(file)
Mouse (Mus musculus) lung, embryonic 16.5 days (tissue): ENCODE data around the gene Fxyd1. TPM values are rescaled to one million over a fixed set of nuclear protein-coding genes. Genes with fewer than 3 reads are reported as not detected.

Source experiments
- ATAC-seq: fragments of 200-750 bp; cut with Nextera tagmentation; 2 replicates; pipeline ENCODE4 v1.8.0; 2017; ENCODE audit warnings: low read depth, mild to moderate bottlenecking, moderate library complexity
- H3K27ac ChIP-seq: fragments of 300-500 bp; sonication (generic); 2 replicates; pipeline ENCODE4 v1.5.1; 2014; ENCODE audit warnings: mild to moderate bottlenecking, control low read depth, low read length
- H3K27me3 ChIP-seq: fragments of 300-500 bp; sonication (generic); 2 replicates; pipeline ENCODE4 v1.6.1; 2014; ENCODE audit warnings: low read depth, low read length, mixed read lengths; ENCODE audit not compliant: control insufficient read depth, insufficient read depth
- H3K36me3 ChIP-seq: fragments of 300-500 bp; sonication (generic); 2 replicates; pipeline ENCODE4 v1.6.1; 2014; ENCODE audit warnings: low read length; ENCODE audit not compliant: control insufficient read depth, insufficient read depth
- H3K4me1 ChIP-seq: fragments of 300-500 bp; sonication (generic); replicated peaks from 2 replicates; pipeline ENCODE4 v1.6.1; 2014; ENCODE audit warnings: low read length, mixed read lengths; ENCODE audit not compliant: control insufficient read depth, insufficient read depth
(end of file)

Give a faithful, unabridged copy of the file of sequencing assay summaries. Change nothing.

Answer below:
Mouse (Mus musculus) lung, embryonic 16.5 days (tissue): ENCODE data around the gene Fxyd1. TPM values are rescaled to one million over a fixed set of nuclear protein-coding genes. Genes with fewer than 3 reads are reported as not detected.

Source experiments
- ATAC-seq: fragments of 200-750 bp; cut with Nextera tagmentation; 2 replicates; pipeline ENCODE4 v1.8.0; 2017; ENCODE audit warnings: low read depth, mild to moderate bottlenecking, moderate library complexity
- H3K27ac ChIP-seq: fragments of 300-500 bp; sonication (generic); 2 replicates; pipeline ENCODE4 v1.5.1; 2014; ENCODE audit warnings: mild to moderate bottlenecking, control low read depth, low read length
- H3K27me3 ChIP-seq: fragments of 300-500 bp; sonication (generic); 2 replicates; pipeline ENCODE4 v1.6.1; 2014; ENCODE audit warnings: low read depth, low read length, mixed read lengths; ENCODE audit not compliant: control insufficient read depth, insufficient read depth
- H3K36me3 ChIP-seq: fragments of 300-500 bp; sonication (generic); 2 replicates; pipeline ENCODE4 v1.6.1; 2014; ENCODE audit warnings: low read length; ENCODE audit not compliant: control insufficient read depth, insufficient read depth
- H3K4me1 ChIP-seq: fragments of 300-500 bp; sonication (generic); replicated peaks from 2 replicates; pipeline ENCODE4 v1.6.1; 2014; ENCODE audit warnings: low read length, mixed read lengths; ENCODE audit not compliant: control insufficient read depth, insufficient read depth